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Self-culture : physical, intellectual, moral, (1880) by James Freeman Clarke

Self-culture: physical, intellectual, moral

Self-culture : physical, intellectual, moral,


Excerpt:

The Beginnings of Culture, in Childhood. — Natural and Artificial Methods in the Education of Children. 

Education is made up of three grand divisions. First, Instruction, or knowledge communicated to the intellect; second, Training, or exercise of the faculties; third, Development, or education in its special meaning, — the unfolding of the whole nature of man. These three constitute Education in its largest sense. Of all this Education, the school and college contribute a part, but a much larger part comes from other sources.

 Nature educates, life educates, society educates. Outward circumstances, inward experiences, and social influences make up a large part of human culture. But at present, let us see what schools ought to do, what they actually do, and what they might do. A boy begins to go to school, say at seven years of age; and he leaves college, say at twenty-one years. He has then spent fourteen years in the study, and the object of nearly all his study has been to store his mind with knowledge.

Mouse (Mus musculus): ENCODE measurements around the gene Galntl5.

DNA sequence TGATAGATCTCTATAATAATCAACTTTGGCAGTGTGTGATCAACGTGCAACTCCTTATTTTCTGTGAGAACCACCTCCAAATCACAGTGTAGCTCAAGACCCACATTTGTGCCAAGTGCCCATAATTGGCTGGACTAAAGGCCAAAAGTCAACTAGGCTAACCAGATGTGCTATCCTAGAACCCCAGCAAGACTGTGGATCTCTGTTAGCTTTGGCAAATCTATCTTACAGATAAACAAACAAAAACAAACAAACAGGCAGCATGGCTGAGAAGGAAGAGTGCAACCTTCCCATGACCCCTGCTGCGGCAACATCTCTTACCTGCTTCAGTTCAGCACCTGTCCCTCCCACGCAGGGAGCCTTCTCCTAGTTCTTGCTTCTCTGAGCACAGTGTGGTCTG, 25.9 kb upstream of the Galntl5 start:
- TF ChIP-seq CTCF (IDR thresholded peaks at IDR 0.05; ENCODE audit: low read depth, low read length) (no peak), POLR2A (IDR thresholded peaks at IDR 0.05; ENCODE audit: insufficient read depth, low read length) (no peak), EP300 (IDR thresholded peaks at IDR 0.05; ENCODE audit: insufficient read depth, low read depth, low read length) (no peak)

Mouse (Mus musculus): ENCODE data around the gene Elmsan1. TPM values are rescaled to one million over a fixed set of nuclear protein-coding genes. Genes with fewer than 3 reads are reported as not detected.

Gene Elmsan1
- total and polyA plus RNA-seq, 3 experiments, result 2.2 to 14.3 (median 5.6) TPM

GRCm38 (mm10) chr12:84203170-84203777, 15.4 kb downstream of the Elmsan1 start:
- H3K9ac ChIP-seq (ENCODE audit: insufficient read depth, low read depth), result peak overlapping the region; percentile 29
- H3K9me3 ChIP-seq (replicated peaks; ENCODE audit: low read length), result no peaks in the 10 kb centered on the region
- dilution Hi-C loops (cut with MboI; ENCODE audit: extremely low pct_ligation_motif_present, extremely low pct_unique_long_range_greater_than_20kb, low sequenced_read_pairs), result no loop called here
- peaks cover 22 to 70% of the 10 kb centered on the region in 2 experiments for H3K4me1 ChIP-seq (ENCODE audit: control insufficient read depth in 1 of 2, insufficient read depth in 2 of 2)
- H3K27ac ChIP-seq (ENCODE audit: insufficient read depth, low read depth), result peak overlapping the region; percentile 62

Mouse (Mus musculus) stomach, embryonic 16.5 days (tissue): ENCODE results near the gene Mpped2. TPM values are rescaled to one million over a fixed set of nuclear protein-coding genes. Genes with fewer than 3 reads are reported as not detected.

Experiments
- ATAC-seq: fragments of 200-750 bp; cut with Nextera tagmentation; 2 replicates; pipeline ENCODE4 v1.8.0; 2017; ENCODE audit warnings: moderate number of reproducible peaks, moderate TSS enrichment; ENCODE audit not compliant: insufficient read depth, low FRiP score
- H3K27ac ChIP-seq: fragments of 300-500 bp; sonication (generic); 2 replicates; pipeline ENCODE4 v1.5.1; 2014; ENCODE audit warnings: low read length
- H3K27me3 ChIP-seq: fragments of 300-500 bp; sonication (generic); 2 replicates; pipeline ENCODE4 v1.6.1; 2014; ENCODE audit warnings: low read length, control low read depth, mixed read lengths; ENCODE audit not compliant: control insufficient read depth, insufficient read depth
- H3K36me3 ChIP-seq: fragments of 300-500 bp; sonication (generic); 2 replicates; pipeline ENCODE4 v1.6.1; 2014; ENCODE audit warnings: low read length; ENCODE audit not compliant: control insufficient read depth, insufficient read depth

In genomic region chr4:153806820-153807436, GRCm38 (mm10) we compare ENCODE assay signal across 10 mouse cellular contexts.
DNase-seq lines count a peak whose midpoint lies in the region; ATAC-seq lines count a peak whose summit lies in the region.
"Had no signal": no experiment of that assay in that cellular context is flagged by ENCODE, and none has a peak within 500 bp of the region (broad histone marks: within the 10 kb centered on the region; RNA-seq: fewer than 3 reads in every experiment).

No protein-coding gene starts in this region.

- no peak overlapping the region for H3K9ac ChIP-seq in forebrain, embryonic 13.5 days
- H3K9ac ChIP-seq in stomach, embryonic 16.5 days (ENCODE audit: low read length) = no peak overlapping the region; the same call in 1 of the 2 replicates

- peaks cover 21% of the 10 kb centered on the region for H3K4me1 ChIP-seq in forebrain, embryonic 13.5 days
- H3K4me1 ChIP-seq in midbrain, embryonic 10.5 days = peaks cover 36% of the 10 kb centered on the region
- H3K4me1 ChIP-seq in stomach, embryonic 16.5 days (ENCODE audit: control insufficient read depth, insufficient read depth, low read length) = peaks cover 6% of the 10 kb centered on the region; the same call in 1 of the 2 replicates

What, then, does he know ? After fourteen years' study, he ought to know a good deal. First, to speak, read, and write his own language well, and to be acquainted with its principal authors. Secondly, as so much time is given to Latin and Greek, he, ought to be able to read easily a Latin or Greek work, at sight. Next, he should know the main facts of Geography and Universal History, and the chief dates of political events, — also such facts in the history of Greece, Eome, France, Italy, England, Spain, Germany, and the United States. He should read easily two or three modern languages. Then, in science, he should know the present condition of Geology

, Chemistry, Natural Philosophy, Astronomy, Botany. He should understand the condition and progress of the useful arts and the fine arts, and some elements of Theology, Medicine, and Law. He ought to know something about Social Science, including Politics and Political Economy. Finally, he ought to know something about his own body and soul, his faculties and powers, the laws of thought and of physical culture. In fourteen years ought there not to be learned at least as much as this?

 James Freeman Clarke (April 4, 1810 – June 8, 1888) was an American theologian and author.

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